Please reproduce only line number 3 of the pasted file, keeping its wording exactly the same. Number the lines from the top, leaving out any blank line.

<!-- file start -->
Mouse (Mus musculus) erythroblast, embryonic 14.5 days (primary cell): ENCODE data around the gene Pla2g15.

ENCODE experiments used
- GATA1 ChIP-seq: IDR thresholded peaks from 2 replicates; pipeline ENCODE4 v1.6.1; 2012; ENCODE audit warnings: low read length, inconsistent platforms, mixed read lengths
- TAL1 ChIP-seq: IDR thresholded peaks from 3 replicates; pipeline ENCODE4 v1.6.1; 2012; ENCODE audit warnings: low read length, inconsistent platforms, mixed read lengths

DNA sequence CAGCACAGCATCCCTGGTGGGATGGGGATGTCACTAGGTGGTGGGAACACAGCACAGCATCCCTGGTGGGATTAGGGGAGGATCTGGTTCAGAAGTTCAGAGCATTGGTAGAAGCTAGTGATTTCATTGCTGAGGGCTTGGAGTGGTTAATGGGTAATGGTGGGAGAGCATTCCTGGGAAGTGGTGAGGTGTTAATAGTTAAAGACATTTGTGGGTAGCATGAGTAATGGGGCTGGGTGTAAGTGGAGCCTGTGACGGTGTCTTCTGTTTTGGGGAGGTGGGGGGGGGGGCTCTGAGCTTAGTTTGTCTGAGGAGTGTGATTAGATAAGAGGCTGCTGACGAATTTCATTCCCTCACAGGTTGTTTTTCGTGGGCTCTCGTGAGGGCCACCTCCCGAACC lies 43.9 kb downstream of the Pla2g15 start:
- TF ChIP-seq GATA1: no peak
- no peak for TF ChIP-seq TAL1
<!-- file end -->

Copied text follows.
- GATA1 ChIP-seq: IDR thresholded peaks from 2 replicates; pipeline ENCODE4 v1.6.1; 2012; ENCODE audit warnings: low read length, inconsistent platforms, mixed read lengths